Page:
ANFIELD’S away dressing-room door will be locked at around 7.45pm tonight and John McGlynn, the Hearts manager, will then set about extracting every ounce of nervous energy from his players.
It’s a task he performs particularly well, by all accounts. He did it last week when Liverpool visited Tynecastle but it’s perhaps a more vital job ahead of the return match at one of British football’s most iconic venues.
McGlynn’s largely inexperienced Hearts team starts with a slim chance of overturning the 1-0 aggregate deficit in this Europa League play-off. That they have any chance at all is guaranteed to mean some nervous players. Before they trot down the stairs under the famous “This is Anfield” sign, McGlynn will sit them down calmly for some words of wisdom.
Liverpool may include players of the calibre of Steven Gerrard and Luis Suarez in their starting line-up, which can only add to the pre-match tension within the Hearts camp. If you’re 17-year-old Callum Paterson, for example, football doesn’t get much more daunting.
McGlynn knows how his players will feel. He hasn’t been their manager for long but he’s used the time wisely, getting to know those he wasn’t already familiar with and taking note of each individual’s personality. His address to his team minutes before they leave the dressing-room this evening may well be one of the most important he ever delivers.
“Last week I stayed very calm and focused and tonight I’ll be the same,” McGlynn told the Evening News. “We have a young squad, inexperienced at this level, and I think the occasion itself will make them quite up for it and nervous. I’ll be trying to stay calm and go about things my own way. We’ll give as much information to the players and give them as much belief as we possibly can. Motivation will be there and the team will be set up as well as it possibly can be.”
Whether Gerrard, Suarez or any other Liverpool superstars start the match, Hearts have a gameplan designed to keep them subdued. Players will be told to deny Gerrard space, especially given his penchant for long-range shots at goal.
“We set up last week to play against these lads so, if they play, we will know exactly what we want to do with them,” continued McGlynn. “Liverpool have many players who can hurt you, as we saw last week even with Gerrard and Suarez not involved. At the weekend they drew with Manchester City, who have spent even more money than Liverpool. That shows the calibre of team we’re playing against.
“We understand Gerrard is a very good player and that he plays close to Suarez. That’s something we paid particular attention to in our build-up last week. If he plays tonight, take it as read that our boys will be told to shut him down.”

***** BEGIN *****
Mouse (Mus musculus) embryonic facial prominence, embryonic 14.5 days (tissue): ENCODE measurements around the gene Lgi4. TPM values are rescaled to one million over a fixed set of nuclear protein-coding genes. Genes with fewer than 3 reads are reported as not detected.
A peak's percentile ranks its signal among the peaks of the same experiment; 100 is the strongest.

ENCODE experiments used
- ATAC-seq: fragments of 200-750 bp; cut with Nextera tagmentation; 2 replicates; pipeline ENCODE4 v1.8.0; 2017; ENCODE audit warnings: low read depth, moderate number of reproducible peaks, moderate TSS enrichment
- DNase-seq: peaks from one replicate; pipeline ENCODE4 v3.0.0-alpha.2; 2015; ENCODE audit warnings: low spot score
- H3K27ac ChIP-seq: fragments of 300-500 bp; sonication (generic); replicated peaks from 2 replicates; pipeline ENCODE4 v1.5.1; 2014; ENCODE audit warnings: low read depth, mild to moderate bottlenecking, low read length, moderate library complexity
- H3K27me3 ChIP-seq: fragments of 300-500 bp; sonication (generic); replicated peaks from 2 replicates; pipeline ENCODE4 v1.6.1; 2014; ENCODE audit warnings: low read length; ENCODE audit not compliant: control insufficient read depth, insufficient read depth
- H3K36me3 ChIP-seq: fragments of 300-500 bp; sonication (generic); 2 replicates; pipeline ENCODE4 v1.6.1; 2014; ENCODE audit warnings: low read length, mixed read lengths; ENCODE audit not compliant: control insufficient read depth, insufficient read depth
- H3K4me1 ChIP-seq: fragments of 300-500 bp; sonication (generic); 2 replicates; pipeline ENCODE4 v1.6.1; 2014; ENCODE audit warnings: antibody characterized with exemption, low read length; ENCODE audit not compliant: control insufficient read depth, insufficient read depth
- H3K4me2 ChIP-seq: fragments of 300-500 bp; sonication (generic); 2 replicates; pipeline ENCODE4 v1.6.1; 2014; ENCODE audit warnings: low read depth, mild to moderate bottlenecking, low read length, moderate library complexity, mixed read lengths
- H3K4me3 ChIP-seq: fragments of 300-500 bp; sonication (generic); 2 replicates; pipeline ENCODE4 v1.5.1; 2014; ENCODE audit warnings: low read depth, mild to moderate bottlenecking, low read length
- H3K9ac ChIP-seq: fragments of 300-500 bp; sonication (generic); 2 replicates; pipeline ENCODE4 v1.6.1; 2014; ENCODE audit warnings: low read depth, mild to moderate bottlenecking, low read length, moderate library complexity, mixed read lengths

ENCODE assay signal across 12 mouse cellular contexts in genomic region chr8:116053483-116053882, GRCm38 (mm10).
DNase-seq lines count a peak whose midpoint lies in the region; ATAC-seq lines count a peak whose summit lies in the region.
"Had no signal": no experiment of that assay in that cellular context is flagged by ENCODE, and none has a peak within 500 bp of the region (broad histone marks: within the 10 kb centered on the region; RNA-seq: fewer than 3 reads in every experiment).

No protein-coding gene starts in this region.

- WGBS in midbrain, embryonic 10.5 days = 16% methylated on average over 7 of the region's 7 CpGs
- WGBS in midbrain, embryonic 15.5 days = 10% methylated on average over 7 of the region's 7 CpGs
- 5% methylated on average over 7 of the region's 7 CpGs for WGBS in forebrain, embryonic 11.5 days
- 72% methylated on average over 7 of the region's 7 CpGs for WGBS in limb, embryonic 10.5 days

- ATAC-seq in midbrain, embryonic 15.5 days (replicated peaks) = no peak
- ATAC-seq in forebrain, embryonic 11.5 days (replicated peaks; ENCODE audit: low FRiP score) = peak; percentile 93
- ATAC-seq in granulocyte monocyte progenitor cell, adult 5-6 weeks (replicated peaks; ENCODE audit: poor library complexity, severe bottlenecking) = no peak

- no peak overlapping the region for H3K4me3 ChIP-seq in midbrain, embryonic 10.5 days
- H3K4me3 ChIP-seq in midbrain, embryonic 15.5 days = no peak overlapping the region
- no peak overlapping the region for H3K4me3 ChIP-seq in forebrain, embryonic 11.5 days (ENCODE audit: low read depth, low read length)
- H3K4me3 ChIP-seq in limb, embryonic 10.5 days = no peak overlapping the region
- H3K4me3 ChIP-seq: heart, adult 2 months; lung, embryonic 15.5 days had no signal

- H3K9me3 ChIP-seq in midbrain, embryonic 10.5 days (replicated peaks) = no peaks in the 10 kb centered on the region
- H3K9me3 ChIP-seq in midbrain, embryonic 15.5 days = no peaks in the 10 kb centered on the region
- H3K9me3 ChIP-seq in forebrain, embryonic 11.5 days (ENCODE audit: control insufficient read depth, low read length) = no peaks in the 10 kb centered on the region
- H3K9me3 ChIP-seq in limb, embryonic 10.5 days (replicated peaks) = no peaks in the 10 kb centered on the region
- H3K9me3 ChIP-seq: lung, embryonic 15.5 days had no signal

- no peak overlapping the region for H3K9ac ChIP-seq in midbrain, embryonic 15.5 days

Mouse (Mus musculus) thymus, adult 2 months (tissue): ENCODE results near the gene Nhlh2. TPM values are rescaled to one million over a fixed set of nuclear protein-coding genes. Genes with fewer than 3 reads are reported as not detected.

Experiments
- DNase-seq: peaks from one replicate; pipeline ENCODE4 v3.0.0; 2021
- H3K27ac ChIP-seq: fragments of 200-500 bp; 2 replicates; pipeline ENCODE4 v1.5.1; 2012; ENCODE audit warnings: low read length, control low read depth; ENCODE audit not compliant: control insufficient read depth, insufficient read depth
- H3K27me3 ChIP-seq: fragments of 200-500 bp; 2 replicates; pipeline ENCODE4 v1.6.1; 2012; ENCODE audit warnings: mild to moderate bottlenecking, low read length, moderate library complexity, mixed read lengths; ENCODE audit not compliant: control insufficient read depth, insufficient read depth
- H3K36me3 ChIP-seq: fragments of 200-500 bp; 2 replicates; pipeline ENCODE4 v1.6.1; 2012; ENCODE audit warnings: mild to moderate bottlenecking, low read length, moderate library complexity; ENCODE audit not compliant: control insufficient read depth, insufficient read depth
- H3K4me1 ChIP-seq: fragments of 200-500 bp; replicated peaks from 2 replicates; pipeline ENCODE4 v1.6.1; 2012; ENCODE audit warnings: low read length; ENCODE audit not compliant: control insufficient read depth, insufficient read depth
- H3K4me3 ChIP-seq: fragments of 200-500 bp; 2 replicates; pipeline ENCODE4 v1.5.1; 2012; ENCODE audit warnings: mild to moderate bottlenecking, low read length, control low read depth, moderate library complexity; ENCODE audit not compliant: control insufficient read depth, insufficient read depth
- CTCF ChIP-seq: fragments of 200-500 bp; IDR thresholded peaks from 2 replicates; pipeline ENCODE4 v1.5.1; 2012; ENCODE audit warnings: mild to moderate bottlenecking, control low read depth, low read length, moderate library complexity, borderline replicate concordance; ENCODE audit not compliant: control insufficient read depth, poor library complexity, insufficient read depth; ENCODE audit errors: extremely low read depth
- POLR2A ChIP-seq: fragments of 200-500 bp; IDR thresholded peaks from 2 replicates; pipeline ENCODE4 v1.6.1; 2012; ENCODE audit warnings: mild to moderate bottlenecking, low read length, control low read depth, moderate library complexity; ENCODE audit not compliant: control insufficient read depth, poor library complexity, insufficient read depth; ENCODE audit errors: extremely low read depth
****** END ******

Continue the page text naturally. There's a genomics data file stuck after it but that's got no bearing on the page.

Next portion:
One of those entrusted with that task will be Darren Barr, who should start in a holding midfield role with Marius Zaliukas likely to be fit to play in central defence. McGlynn’s request for total focus already appears to have struck a chord with the former Falkirk captain.
“Anfield is somewhere I’ve never seen,” he said. “It’s a brilliant stadium and brilliant pitch but at the end of the day we’re down here to do a job. The gaffer’s said a few times to us that we need to play our game. There has to be a desire and determination to get something out of the game. We can’t come down here for nothing.
“They have world-class players here. We just need to step up to the plate, we can’t come here to play the occasion, we need to come and play the game. It’s one thing coming down here to play in these stadiums but we want to give a good account of ourselves. It’s easy to get caught up in the occasion and the atmosphere but we need to try and avoid that. We will have a great support here and we want to give them something to cheer about.
“It’s definitely the most high-profile stadium I’ve played at. I know what it means to the whole club and it means a lot to myself as well. It’s a massive occasion, but we aren’t down here just to make this an occasion. We’re here to give something for our own fans and for ourselves. We want to show we can play. This is the biggest game of my career. Usually it’s only in friendlies that you get to play these teams so you need to relish this.”
For McGlynn, there is the added predicament of getting the tactical mix correct. Hearts need to score to level the tie on aggregate but cannot afford to attack at will. Losing a goal to Liverpool at any stage tonight would all but eliminate them. The difficulty of scoring away from home in Europe is illustrated by the fact Hearts’ last goal from open play in continental competition was eight years ago, when Robbie Neilson struck the winner in Basel.
“I didn’t think we were that far away from scoring last week. We had some good opportunities,” said McGlynn. “Tonight we need to do the same: make Liverpool a bit nervous and try to get some shots at Pepe Reina’s goal. Whether we score in the first minute or the last, as long as we get one more goal than Liverpool then the least we do is take the tie into extra-time.
“We still believe it’s a possibility but we have to play every bit as well as last week, possibly even better.
“We need everybody on form. As much as we need to score, we also need to defend well in every area of the pitch. I said before last week’s game that, if the scoreline read ‘Liverpool 0’ at the end, then we’d have a chance. Tonight, the same applies. We just need everyone concentrating on their jobs and, when we do get the ball, we need to pass it.
“We can’t be stupid and have the tie over very quickly because we haven’t done our jobs as well as last week. The longer it goes without Liverpool scoring, the more chance we have. I remember Robbie’s goal against Basel actually. It was when John Robertson was in charge.”
McGlynn was part of the Tynecastle coaching staff back then. If his team pulls off the unthinkable tonight, the memory will live with him till his dying day.